Don’t Call it a LEAF: The Infiniti LE Concept and the future of Conspicuously-Consumed EV’s
As they say, “this isn’t your father’s luxury.” Sure, it’s a relentless trope, but “they” are right. The zero-emission, all-electric Infiniti LE Concept a luxury sedan like nothing before it. In decades past, luxury meant two things: size and content. “8 miles of legroom? You bet! Power seats and windows? Holy Toledo, where do I sign?!” Today, those types of features can be found on most mass-produced cars, therefore the very definition of luxury has changed. This is something Infiniti knows all too well. From the innovative Forest Air feature to the around view system, the Japanese automaker has been setting new standards for what upscale car buyers should come to expect. Their latest foray is called the LE Concept, and its taking on the 900-pound-elephant in the room; the luxury hybrid/EV game. I say "elephant in the room” because automakers have been struggling with the concept of a fuel-efficient vehicle that meets the needs of the conspicuous consumer. Fuel efficiency and luxury are not mutually-exclusive, but challenging to combine. Lexus has tried, with the uninspired HS 250h, and the CT 200h hybrids. The CT is a more exciting car, but in order to drive it with any real enjoyment is to negate the fuel savings. The LE Concept is a whole different can of zero-emission worms. It is a fully electric luxury sedan, but before you go off saying “Isn’t it just a really nice LEAF?” Denise Barfuss, Senior Manager at Infiniti’s marketing department, intends on nipping that right in the bud. “The LE concept is very much its own car.” She points out “sure, its zero emissions, but it still embodies the essence of Infiniti.” To that end, the LE Concept is larger than the LEAF. At 186.4 inches in length, it’s about the size of an Infiniti G sedan. Its styling is evocative of the Essence Concept, in a realistic application of that design, and with good reason- the LE is a functional concept, and is fully drivable. The production model, which is claimed to hit showrooms in 2014, will have little changes compared to this concept. That includes the bold styling, which results in an extremely slippery .25 drag coefficient- slightly more aerodynamic than the LEAF. The LE Concept is also more powerful. While the LEAF and LE both use the same lithium-ion and electric motor layout, the LE packs 134 horsepower and 240 lb-ft. of torque. That’s 24 horsepower and 30 more lb-ft. Barfuss has driven the car, and was quite impressed with the added torque. “You almost don’t expect it,” she says “but the power is instant. This is an eco-minded luxury car that does not compromise on agility.” There is no compromise on efficiency either. The lithium-ion battery pack is made up of 192 cells built into the cabin floor. Because of the improved aerodynamics, it manages the same 100-mile range of the LEAF, in spite of the added power. If you want to look at numbers alone, the LEAF and LE may have quite a lot in common, but the experiences of the two cars are far different. One area where the LE Concept stands out is in how it charges- wirelessly. Much like those charging pads you’ve been seeing for cell phones, the LE can park on top of a wireless unit in your driveway and charge in 8-hours. That is the same time as plugging a LEAF or even a Chevy Volt into a basic wall outlet overnight. The location of the charger can be saved with Infiniti’s Intelligent Park Assist. “It uses GPS and the around-view feature to pinpoint the saved location,” describes Barfuss, “Once it is saved, you can let the car self-park directly over the charger.”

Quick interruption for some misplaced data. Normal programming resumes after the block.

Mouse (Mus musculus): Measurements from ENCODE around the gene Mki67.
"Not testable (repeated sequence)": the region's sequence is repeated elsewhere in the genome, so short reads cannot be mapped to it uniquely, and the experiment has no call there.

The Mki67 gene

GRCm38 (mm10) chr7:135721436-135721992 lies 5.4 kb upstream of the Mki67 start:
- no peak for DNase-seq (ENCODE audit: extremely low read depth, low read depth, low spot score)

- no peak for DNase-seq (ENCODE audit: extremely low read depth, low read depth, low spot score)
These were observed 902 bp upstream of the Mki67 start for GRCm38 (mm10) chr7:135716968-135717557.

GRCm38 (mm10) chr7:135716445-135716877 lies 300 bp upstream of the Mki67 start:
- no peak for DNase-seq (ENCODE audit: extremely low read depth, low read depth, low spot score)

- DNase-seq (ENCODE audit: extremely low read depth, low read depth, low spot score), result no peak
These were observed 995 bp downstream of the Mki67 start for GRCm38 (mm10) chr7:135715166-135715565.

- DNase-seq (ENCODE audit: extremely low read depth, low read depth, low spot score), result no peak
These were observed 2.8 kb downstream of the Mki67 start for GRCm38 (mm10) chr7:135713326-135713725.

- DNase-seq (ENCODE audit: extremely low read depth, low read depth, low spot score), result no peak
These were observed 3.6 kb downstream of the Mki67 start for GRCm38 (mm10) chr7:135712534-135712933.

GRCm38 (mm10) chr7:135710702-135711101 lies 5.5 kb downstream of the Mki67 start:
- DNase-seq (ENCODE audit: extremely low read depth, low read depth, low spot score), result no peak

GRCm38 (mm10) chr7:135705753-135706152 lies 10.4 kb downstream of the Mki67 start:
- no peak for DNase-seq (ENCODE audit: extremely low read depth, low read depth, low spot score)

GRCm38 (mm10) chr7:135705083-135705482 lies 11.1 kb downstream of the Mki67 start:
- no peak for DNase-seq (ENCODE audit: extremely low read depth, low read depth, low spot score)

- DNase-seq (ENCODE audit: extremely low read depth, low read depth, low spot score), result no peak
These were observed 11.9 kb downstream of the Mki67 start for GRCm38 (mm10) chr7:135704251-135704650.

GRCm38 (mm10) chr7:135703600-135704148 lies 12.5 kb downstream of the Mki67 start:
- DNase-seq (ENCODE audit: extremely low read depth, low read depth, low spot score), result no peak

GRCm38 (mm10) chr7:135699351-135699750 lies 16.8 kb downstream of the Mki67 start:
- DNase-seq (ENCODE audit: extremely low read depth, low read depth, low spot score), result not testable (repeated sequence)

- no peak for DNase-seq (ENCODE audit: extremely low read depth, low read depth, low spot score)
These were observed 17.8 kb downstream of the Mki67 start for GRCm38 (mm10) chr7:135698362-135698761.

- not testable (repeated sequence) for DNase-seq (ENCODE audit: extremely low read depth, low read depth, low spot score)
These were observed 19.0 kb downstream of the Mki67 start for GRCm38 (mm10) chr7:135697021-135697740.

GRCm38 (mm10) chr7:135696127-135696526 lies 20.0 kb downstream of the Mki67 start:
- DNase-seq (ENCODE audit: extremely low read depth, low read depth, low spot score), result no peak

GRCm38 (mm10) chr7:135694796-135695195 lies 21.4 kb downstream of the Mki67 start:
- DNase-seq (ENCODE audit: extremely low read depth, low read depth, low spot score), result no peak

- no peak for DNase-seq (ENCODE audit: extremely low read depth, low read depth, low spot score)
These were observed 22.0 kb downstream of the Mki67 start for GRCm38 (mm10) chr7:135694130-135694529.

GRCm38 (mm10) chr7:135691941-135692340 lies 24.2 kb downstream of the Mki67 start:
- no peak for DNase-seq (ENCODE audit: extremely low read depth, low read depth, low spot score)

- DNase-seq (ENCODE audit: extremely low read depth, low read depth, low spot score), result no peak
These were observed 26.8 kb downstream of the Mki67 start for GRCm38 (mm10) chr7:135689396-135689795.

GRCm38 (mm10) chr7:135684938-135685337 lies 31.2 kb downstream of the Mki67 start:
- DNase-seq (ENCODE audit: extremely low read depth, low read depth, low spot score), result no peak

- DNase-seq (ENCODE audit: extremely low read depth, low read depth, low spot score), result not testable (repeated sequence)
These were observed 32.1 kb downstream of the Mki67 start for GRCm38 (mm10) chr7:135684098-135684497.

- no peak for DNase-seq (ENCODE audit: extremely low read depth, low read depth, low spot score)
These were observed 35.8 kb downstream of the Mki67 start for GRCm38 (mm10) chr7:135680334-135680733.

Forget product differentiation- this is a total game changer. In a way it actually IS a throwback to the old notion of luxury. Not too long ago, the plebeian’s car had crank windows, and you had to get the luxury model to get the power windows. Today, anyone looking to drive an EV or Plug-In Hybrid must go through the process of taking out the charging unit, and connecting it to an outlet. That is extra moments that you are out in the cold. The next step in the evolution of EV is this wireless technology, and leading-edge technologies are commonly available in a luxury car first.
So it does everything the LEAF does, but better. It boasts quite possibly the biggest breakthrough in the EV convenience equation. How does it stack up with conventionally-powered Infiniti’s? The short answer- very well.
In addition to the normal slew of features, accommodating appointments, and generally refined aura you would expect in an Infiniti, the LE Concept features the impressive Infiniti Connection system. It consists of 24-hour concierge service, as well as navigation and POI search. “Owners can expect all the benefits of zero emissions” describes Barfuss, “in a car that is fun to drive and still fits into their lifestyle.”
The LE Concept comes at an interesting time. Plenty of automakers are attempting, or have attempted, supposedly "green" luxury vehicles. Infiniti has benefited greatly from the foundation laid by the LEAF, so it’s not like they’re starting from scratch. The strong luxury identity of Infiniti means that they will not compromise that identity to eek out a few more MPGEs (Miles Per Gallon Equivalent- the new rating system for EVs). If the LE Concept comes to market with as little changes as Infiniti claims, the Japanese luxury brand will have a best-of-both worlds proposition that could change the way we look at electric vehicles.
See more of the Infiniti LE Concept here
To learn more about the LE Concept check out http://evinsider.infinitiusa. com/blog/